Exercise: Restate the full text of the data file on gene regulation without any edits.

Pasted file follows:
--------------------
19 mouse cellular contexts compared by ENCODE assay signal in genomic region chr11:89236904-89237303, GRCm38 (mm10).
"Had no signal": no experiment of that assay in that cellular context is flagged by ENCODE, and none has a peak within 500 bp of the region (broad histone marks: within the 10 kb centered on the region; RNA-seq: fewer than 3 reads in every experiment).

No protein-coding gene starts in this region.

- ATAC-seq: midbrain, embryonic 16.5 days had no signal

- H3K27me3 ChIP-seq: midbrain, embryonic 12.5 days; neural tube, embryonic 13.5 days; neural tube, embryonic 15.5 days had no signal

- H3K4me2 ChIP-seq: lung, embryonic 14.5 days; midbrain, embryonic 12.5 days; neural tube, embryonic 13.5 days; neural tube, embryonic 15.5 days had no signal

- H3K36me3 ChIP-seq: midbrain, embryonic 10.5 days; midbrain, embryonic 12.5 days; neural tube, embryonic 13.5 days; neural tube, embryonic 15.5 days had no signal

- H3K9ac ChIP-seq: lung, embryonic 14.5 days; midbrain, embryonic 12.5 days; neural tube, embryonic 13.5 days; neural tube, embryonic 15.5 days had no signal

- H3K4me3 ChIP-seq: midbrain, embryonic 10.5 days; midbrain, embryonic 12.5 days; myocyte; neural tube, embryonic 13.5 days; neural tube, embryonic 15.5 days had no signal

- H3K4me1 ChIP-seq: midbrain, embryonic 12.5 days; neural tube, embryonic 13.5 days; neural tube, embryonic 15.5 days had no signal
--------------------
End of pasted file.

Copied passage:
19 mouse cellular contexts compared by ENCODE assay signal in genomic region chr11:89236904-89237303, GRCm38 (mm10).
"Had no signal": no experiment of that assay in that cellular context is flagged by ENCODE, and none has a peak within 500 bp of the region (broad histone marks: within the 10 kb centered on the region; RNA-seq: fewer than 3 reads in every experiment).

No protein-coding gene starts in this region.

- ATAC-seq: midbrain, embryonic 16.5 days had no signal

- H3K27me3 ChIP-seq: midbrain, embryonic 12.5 days; neural tube, embryonic 13.5 days; neural tube, embryonic 15.5 days had no signal

- H3K4me2 ChIP-seq: lung, embryonic 14.5 days; midbrain, embryonic 12.5 days; neural tube, embryonic 13.5 days; neural tube, embryonic 15.5 days had no signal

- H3K36me3 ChIP-seq: midbrain, embryonic 10.5 days; midbrain, embryonic 12.5 days; neural tube, embryonic 13.5 days; neural tube, embryonic 15.5 days had no signal

- H3K9ac ChIP-seq: lung, embryonic 14.5 days; midbrain, embryonic 12.5 days; neural tube, embryonic 13.5 days; neural tube, embryonic 15.5 days had no signal

- H3K4me3 ChIP-seq: midbrain, embryonic 10.5 days; midbrain, embryonic 12.5 days; myocyte; neural tube, embryonic 13.5 days; neural tube, embryonic 15.5 days had no signal

- H3K4me1 ChIP-seq: midbrain, embryonic 12.5 days; neural tube, embryonic 13.5 days; neural tube, embryonic 15.5 days had no signal